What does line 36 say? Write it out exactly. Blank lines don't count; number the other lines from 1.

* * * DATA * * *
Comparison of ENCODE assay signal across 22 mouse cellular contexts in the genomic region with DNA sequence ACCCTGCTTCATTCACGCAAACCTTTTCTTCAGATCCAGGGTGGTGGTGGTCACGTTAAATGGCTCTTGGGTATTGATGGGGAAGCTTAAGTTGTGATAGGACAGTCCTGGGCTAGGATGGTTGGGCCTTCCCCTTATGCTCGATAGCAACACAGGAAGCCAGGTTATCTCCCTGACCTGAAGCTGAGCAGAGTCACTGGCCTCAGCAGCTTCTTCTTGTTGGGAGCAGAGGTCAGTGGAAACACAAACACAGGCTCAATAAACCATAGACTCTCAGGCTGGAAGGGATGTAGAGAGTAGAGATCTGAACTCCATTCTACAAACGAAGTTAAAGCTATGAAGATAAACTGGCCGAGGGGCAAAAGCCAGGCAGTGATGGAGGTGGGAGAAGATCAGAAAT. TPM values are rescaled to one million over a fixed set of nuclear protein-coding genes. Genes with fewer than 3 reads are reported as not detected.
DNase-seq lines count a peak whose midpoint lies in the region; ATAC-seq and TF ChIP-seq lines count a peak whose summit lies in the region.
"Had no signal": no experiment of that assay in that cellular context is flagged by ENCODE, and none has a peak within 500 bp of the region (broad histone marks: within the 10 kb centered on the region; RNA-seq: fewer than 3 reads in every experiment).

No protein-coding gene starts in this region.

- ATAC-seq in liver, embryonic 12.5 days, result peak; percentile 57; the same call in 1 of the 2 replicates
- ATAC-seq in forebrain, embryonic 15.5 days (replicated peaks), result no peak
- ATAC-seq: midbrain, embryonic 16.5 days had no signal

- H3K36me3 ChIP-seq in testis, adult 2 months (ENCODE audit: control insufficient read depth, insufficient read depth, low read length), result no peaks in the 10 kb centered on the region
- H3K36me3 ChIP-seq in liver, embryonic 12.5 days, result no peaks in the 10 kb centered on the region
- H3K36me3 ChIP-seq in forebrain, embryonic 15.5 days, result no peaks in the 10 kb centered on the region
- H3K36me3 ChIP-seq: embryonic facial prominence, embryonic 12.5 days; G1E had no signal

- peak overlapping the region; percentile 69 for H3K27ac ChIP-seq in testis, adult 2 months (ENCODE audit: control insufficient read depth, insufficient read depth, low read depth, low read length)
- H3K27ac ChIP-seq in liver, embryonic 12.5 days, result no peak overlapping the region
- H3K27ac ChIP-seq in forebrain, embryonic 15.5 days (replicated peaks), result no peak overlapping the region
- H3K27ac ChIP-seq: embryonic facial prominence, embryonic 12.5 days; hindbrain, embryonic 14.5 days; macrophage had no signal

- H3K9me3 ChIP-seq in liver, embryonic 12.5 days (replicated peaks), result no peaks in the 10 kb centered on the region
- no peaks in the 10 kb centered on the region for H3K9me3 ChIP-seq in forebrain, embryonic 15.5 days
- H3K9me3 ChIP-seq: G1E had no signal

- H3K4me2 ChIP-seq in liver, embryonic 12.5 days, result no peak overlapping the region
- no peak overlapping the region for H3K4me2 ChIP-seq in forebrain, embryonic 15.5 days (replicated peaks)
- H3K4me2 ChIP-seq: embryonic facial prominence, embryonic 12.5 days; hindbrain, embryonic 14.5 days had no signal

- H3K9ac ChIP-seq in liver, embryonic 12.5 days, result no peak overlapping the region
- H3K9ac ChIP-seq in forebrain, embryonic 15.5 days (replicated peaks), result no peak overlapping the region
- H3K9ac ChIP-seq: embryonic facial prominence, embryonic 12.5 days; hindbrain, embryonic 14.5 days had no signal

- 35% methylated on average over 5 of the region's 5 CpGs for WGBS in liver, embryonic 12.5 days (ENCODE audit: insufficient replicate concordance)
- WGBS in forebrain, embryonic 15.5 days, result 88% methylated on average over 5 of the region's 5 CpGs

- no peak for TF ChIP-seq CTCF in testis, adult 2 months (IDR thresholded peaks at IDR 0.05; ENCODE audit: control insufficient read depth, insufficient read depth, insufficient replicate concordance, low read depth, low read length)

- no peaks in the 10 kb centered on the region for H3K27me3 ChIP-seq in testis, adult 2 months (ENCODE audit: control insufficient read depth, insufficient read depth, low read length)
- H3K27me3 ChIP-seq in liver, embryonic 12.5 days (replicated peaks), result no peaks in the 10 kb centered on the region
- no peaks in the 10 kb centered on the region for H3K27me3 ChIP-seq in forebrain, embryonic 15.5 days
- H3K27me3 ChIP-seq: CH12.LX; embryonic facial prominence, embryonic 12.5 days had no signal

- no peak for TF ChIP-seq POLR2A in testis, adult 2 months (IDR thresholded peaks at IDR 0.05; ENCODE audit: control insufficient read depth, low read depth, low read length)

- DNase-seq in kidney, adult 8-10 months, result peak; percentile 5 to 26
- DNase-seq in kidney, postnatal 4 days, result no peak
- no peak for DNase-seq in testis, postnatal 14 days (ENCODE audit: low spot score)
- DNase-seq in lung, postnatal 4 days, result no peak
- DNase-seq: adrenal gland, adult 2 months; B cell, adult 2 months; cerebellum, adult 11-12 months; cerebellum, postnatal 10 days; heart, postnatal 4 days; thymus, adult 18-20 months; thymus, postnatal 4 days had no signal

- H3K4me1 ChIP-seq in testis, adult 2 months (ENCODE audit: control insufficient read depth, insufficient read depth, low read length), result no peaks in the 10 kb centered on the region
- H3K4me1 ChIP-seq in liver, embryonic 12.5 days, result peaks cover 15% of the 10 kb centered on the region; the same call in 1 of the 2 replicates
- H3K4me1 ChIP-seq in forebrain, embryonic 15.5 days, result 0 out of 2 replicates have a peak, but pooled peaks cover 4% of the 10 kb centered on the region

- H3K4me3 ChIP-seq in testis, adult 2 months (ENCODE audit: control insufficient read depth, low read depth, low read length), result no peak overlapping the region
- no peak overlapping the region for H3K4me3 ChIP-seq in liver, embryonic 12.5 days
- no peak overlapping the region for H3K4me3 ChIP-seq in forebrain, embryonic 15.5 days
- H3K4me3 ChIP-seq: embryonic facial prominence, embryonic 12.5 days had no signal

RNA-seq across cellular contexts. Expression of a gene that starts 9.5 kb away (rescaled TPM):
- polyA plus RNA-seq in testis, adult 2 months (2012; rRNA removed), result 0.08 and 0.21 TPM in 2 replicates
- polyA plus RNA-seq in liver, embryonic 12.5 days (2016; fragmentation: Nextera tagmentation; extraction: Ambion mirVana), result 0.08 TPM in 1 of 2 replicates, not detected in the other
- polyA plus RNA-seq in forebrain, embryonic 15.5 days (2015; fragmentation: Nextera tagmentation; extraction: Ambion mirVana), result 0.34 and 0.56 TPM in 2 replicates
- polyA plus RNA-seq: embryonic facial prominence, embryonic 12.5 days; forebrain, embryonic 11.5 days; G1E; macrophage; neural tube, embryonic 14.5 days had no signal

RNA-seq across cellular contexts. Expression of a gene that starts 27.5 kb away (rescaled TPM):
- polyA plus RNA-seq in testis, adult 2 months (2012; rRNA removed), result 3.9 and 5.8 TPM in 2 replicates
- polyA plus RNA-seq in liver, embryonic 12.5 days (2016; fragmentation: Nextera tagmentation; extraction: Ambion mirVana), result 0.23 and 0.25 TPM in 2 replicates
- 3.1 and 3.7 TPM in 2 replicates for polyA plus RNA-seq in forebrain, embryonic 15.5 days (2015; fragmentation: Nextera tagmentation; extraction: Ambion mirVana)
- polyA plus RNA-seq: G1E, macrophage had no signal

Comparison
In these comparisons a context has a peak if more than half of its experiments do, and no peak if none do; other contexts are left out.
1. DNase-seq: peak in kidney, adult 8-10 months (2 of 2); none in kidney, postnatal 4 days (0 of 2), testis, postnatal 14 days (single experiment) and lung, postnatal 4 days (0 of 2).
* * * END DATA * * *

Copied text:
- DNase-seq in lung, postnatal 4 days, result no peak